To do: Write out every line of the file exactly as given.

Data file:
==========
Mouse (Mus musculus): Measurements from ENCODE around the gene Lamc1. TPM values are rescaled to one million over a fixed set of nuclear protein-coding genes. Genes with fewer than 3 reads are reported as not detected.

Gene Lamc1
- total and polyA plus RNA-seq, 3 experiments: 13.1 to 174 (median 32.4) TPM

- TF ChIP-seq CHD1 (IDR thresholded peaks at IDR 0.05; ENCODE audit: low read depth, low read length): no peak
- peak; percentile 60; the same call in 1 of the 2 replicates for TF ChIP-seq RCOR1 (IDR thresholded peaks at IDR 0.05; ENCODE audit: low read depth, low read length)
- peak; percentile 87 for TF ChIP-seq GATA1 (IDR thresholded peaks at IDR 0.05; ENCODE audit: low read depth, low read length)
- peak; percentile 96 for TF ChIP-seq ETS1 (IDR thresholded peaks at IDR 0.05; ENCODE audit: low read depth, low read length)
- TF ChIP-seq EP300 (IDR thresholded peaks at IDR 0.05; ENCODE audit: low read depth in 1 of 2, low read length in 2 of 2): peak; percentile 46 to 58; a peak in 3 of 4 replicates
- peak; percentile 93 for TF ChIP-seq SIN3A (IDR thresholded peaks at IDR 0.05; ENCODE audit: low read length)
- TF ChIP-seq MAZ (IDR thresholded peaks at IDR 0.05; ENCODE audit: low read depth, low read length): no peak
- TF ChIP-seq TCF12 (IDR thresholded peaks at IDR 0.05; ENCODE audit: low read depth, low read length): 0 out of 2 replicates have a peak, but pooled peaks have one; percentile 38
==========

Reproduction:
Mouse (Mus musculus): Measurements from ENCODE around the gene Lamc1. TPM values are rescaled to one million over a fixed set of nuclear protein-coding genes. Genes with fewer than 3 reads are reported as not detected.

Gene Lamc1
- total and polyA plus RNA-seq, 3 experiments: 13.1 to 174 (median 32.4) TPM

- TF ChIP-seq CHD1 (IDR thresholded peaks at IDR 0.05; ENCODE audit: low read depth, low read length): no peak
- peak; percentile 60; the same call in 1 of the 2 replicates for TF ChIP-seq RCOR1 (IDR thresholded peaks at IDR 0.05; ENCODE audit: low read depth, low read length)
- peak; percentile 87 for TF ChIP-seq GATA1 (IDR thresholded peaks at IDR 0.05; ENCODE audit: low read depth, low read length)
- peak; percentile 96 for TF ChIP-seq ETS1 (IDR thresholded peaks at IDR 0.05; ENCODE audit: low read depth, low read length)
- TF ChIP-seq EP300 (IDR thresholded peaks at IDR 0.05; ENCODE audit: low read depth in 1 of 2, low read length in 2 of 2): peak; percentile 46 to 58; a peak in 3 of 4 replicates
- peak; percentile 93 for TF ChIP-seq SIN3A (IDR thresholded peaks at IDR 0.05; ENCODE audit: low read length)
- TF ChIP-seq MAZ (IDR thresholded peaks at IDR 0.05; ENCODE audit: low read depth, low read length): no peak
- TF ChIP-seq TCF12 (IDR thresholded peaks at IDR 0.05; ENCODE audit: low read depth, low read length): 0 out of 2 replicates have a peak, but pooled peaks have one; percentile 38